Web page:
The watercolor painting is by Bruce Marshall and titled “Prospero Bernardi at San Jacinto, 1836.” Bruce Marshall has done several watercolor paintings that depict different events and people from Texas History. He is an award winning artist and writer that is well known for his work as a Texas historian and his attention to detail in his paintings. This particular painting depicts Prospero Bernardi, an Italian who fought in the Texas Revolution, and an unidentified African American at the Battle of San Jacinto.
Prospero Bernardi was born in Italy in 1794 and arrived in Texas on January 28, 1836 as part of a volunteer group that had been raised in New Orleans. He joined the Texas Army on February 13, 1836 and fought bravely in the Battle of San Jacinto. During that battle he was seriously injured and was medically discharged in January or February of 1837. He received a bounty grant and a first-class headright grant for his military service, but he gave both of these land grants away. By 1838 it was unclear as to where Bernardi was, or if he was still alive. In February of that year two former fellow soldiers testified that they understood he had died. There is a bust of Bernardi at the Hall of State, located in Dallas’ Fair Park, commissioned for the Texas Centennial Exposition. The bust is to honor not just Bernardi, but all Italians who are a part of Texas History. Though we don’t know much about Bernardi before or after the Texas Revolution, he is still an important piece to Texas History.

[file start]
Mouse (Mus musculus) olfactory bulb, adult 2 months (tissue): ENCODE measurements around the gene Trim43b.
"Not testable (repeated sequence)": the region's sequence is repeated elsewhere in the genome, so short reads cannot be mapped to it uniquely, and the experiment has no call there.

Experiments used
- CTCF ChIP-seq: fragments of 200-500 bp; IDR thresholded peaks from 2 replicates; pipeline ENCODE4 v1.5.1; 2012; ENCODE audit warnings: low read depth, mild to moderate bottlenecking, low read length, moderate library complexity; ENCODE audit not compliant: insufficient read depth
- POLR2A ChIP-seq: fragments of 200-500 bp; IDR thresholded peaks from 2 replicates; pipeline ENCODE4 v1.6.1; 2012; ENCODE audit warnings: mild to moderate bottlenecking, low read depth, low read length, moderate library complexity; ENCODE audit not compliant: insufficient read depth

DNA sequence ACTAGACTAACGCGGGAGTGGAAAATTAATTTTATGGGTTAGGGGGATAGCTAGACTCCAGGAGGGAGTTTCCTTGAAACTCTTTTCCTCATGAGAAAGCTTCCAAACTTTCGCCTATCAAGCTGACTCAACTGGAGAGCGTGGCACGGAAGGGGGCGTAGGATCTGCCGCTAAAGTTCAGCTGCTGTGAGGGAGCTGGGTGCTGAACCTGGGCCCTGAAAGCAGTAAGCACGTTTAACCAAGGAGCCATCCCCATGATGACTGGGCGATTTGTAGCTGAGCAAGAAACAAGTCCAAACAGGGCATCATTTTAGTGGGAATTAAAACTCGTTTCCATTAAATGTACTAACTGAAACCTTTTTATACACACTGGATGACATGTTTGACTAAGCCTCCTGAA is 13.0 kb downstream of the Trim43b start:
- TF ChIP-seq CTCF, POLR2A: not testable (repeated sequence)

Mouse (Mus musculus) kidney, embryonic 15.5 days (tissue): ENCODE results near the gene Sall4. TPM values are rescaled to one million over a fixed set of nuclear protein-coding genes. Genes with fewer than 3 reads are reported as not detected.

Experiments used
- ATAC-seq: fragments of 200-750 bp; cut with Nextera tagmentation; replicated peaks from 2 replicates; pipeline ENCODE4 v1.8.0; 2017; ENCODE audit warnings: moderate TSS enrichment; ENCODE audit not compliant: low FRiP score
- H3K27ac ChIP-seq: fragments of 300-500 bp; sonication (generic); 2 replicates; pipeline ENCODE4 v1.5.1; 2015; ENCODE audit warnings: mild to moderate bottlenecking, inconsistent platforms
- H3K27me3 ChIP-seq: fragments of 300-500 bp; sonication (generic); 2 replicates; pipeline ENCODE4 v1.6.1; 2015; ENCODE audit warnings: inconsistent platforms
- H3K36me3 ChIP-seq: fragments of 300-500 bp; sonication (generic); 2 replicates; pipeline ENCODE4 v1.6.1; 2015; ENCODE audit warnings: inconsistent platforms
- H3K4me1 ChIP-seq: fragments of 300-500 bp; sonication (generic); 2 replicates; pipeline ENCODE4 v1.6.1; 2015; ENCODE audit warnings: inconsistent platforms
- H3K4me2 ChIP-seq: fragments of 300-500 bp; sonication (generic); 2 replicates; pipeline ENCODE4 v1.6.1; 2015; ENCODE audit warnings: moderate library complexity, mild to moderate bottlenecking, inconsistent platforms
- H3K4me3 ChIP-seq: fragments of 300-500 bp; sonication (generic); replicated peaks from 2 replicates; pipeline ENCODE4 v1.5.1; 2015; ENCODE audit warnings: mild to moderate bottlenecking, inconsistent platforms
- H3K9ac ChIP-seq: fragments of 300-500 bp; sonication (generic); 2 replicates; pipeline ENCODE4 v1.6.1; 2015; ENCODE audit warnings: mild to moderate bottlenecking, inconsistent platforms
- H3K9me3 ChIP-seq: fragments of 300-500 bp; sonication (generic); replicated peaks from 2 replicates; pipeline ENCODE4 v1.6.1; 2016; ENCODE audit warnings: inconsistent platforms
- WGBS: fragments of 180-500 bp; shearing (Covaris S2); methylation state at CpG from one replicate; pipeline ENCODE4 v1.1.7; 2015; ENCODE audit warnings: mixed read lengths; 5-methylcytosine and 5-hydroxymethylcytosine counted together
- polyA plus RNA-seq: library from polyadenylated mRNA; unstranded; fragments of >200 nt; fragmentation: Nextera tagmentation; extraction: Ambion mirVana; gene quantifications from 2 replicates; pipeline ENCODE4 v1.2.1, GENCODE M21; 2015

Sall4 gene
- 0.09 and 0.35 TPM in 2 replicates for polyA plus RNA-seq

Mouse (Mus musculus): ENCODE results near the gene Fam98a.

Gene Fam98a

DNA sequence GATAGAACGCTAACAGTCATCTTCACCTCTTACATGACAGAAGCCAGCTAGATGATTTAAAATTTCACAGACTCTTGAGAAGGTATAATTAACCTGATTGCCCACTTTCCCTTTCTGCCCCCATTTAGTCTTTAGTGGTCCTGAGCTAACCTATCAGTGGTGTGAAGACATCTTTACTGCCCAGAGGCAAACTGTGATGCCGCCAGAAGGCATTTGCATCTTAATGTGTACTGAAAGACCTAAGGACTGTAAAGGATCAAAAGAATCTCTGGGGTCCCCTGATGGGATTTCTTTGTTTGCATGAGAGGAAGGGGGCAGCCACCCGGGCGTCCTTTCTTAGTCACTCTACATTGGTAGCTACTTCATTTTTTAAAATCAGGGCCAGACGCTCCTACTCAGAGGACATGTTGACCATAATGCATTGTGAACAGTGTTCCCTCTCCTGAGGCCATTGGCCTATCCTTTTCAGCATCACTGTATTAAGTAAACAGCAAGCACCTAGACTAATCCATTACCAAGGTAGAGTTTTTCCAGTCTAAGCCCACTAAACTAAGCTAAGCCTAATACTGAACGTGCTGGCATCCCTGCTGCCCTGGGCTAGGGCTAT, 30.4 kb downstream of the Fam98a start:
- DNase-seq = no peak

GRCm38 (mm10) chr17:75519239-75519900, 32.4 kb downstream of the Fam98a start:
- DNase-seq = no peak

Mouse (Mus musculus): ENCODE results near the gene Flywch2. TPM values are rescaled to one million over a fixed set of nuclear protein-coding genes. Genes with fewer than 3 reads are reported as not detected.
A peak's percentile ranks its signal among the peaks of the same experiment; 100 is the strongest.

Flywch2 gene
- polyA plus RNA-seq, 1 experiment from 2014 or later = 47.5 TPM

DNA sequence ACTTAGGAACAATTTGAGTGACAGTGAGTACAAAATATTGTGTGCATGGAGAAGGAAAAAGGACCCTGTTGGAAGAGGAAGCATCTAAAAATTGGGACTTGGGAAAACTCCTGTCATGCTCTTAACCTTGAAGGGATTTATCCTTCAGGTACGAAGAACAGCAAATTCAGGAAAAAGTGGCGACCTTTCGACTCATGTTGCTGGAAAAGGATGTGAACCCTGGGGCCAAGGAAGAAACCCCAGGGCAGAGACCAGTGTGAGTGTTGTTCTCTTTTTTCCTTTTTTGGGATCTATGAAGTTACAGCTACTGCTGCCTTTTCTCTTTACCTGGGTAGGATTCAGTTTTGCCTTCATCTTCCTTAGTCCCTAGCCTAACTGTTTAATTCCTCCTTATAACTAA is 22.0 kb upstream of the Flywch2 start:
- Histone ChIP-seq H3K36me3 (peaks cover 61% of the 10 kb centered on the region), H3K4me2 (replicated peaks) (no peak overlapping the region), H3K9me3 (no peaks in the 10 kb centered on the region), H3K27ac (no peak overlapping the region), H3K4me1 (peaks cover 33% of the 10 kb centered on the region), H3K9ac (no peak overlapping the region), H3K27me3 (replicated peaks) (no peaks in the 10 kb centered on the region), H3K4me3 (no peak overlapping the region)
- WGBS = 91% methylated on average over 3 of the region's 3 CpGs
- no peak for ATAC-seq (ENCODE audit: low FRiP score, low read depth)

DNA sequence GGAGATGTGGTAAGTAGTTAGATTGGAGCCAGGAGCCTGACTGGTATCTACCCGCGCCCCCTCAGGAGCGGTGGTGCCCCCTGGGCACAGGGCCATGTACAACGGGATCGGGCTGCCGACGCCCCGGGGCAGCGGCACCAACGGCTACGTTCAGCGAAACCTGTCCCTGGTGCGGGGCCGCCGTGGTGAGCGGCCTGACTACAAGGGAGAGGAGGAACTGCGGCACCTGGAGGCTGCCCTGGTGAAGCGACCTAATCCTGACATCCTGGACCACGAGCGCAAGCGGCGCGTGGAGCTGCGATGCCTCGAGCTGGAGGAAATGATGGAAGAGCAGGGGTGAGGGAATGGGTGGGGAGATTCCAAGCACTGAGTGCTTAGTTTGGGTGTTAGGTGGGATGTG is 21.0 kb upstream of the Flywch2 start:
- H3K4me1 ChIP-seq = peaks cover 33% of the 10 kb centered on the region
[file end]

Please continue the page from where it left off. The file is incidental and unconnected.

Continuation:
He was not the only Italian who fought in the Texas Revolution, he is just one of the few that we have record of. Italians are the 6th largest ethnic group to make up Texas. Though there were Italians in Texas before the Revolution, during and after, their major immigration came during the 1880’s. Many of these immigrants were farmers, and sought out farm lands in three main areas: the Brazos Valley, mainland Galveston County, and the Red River Valley. Italians immigrants to Texas eventually found work in a number of different fields. As farmers, some started vineyards, while others worked in the mines, on the railroads, or made bricks. Today Italian Texans are an intricate part of what makes Texas what it is culturally, their dances, food, and churches are all part of Texas culture. [Jennifer McPhail]
Belfiglio, Valentine J. 1983. The Italian experience in Texas. Austin, Tex: Eakin Press.